Geoscientists need at least a bachelor’s degree for most entry-level positions. However, some workers begin their careers as geoscientists with a master’s degree.
Geoscientists typically need at least a bachelor’s degree for most entry-level positions. A geosciences degree is generally preferred by employers, although some geoscientists begin their careers with degrees in environmental science or engineering. Some geoscientist jobs require a master’s degree.
Most geoscience programs include geology courses in mineralogy, petrology, and structural geology, which are important for all geoscientists. In addition to classes in geology, most programs require students to take courses in other physical sciences, mathematics, engineering, and computer science.
Some programs include training on specific software packages that will be useful to those seeking a career as a geoscientist. In addition to classroom and lab courses, most degree programs also include summer geology field camp courses that provide students with practical experience before graduating.
Communication skills. Geoscientists write reports and research papers. They must be able to present their findings clearly to other scientists and team members as well as clients or professionals who do not have a background in geoscience.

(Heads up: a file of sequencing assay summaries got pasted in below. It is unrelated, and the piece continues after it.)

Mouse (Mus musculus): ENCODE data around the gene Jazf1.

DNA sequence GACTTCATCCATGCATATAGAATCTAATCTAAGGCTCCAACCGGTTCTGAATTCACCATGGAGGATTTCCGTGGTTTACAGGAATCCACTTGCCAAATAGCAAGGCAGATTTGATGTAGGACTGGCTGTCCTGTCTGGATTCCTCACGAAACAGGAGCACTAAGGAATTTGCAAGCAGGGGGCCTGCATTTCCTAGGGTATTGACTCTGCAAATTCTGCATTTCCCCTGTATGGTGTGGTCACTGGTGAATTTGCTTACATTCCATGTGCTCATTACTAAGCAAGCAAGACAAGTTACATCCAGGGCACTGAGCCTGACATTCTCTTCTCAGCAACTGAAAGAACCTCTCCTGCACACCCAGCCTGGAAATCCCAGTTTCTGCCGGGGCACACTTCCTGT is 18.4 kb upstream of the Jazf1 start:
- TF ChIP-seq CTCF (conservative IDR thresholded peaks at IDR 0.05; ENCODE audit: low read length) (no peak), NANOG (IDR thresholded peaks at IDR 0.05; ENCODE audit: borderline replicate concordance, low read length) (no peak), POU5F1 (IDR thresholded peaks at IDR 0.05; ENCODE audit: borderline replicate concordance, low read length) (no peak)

Critical-thinking skills. Geoscientists base their findings on sound observation and careful evaluation of data.
Outdoor skills. Geoscientists may spend significant time outdoors. Familiarity with camping and hiking and a general sense of comfort being outside for long periods is useful when performing fieldwork.
Physical stamina. Geoscientists may need to hike to remote locations while carrying testing and sampling equipment when they conduct fieldwork.
Problem-solving skills. Geoscientists work on complex projects filled with challenges. Evaluating statistical data and other forms of information in order to make judgments and inform the actions of other workers requires a special ability to perceive and address problems.
Geologists are licensed in 31 states. Although a license is not required to work as a geologist in many cases, geologists that offer services to the public in these states must be licensed. Public services include activities such as those associated with civil engineering projects, environmental protection, and regulatory compliance. Applicants must meet minimum education and experience requirements and earn a passing score on an exam. All states that license geologists use the National Association of State Boards of Geology (ASBOG), Fundamentals of Geology Exam (FGE).
Contact your state board of registration of geologists for more information.
Bureau of Labor Statistics, U.S. Department of Labor, Occupational Outlook Handbook, Geoscientists,
on the Internet at https://www.bls.gov/ooh/life-physical-and-social-science/geoscientists.htm#tab-4 (visited February 22, 2018).